Suffering: Playing Your Part With Passion

Recently, archaeologists discovered what they think is a missing section of 1 Samuel. It is a section of the book which describes what Saul did after he chased David out of his courtroom. You might remember, David was ‘hired’ by Saul to play his harp in order to sooth Saul’s soul when evil spirits tormented him (1 Sam 16:14-23).

The recent discovery tells of how after David departed, Saul was left with no choice but to call on Israel’s philosophers to come and comfort him. And apparently, it did not go well. Instead, of refreshing his soul, these debaters of the age reasoned why bad things happened to good people and why men like Saul suffered as they did. The missing section claims that these foolish lovers of wisdom only exacerbated the problem and that Saul actually pinned a couple of them to the wall with his spear.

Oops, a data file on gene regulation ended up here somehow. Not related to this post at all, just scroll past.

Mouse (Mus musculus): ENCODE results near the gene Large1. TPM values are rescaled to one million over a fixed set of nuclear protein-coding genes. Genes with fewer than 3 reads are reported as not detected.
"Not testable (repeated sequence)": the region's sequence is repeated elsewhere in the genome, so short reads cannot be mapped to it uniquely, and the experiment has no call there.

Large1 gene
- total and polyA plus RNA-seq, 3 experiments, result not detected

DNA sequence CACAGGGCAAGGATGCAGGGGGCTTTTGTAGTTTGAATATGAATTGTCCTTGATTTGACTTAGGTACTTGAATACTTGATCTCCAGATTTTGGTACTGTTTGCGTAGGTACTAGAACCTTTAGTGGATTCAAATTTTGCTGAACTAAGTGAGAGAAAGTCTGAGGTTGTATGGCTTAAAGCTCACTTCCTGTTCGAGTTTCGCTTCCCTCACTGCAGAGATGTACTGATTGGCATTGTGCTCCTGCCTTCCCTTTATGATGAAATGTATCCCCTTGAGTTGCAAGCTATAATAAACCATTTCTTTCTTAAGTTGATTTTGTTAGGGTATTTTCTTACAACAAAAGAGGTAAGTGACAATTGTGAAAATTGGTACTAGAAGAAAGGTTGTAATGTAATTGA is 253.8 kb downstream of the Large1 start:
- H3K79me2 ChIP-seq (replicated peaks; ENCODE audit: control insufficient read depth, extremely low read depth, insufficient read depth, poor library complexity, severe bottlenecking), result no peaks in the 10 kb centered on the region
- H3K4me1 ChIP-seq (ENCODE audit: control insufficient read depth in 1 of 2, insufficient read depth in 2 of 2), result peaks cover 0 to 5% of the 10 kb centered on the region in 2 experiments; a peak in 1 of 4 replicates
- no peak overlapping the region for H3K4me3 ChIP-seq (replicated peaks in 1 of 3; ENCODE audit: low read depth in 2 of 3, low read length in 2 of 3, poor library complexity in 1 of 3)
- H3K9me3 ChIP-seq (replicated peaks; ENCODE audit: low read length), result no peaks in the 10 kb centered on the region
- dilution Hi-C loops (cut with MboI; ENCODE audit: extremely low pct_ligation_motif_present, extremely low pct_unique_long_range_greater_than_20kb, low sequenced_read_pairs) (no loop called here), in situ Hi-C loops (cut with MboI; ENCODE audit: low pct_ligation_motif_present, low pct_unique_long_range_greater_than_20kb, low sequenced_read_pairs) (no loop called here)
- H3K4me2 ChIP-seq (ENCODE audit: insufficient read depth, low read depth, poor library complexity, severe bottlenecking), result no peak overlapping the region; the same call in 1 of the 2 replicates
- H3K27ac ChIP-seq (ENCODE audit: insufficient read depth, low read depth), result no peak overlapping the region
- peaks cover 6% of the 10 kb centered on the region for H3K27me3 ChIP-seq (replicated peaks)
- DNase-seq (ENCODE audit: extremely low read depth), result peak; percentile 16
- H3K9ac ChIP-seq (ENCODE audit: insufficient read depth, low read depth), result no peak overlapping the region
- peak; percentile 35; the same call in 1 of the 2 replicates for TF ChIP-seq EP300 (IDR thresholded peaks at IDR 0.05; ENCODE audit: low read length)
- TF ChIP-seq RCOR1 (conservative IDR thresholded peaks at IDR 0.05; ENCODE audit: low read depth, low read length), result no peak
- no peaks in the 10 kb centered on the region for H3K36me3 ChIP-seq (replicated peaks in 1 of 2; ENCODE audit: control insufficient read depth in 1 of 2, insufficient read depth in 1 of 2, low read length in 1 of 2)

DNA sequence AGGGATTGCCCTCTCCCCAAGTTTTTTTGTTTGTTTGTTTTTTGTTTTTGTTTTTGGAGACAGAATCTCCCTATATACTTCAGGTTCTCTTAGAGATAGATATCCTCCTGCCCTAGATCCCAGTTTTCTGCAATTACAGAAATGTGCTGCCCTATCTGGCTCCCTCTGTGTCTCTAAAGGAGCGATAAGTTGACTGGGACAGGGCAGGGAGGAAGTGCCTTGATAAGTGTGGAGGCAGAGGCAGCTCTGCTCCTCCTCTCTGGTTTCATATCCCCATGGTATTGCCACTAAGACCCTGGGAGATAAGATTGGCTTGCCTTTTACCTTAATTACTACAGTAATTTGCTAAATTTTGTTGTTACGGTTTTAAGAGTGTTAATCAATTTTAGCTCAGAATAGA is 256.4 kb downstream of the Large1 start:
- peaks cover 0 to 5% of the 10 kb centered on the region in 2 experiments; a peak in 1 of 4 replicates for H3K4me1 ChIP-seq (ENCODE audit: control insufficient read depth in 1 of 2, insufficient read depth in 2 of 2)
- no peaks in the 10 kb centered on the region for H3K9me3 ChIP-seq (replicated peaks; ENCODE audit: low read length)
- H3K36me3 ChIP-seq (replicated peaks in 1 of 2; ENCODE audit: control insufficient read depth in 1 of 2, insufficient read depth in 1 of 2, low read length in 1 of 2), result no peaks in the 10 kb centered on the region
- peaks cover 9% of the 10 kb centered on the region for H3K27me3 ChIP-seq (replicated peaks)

Apparently, they were not as agile as David. Nor were they as existential as David, either—meaning, they did not exist.

In truth, there is no such archaeological account and there were no such philosophers. But you already knew that because surely no king would hire philosophers for solace and comfort. Philosophers do well to afflict the comfortable, but they are less skilled at comforting the afflicted. Continue reading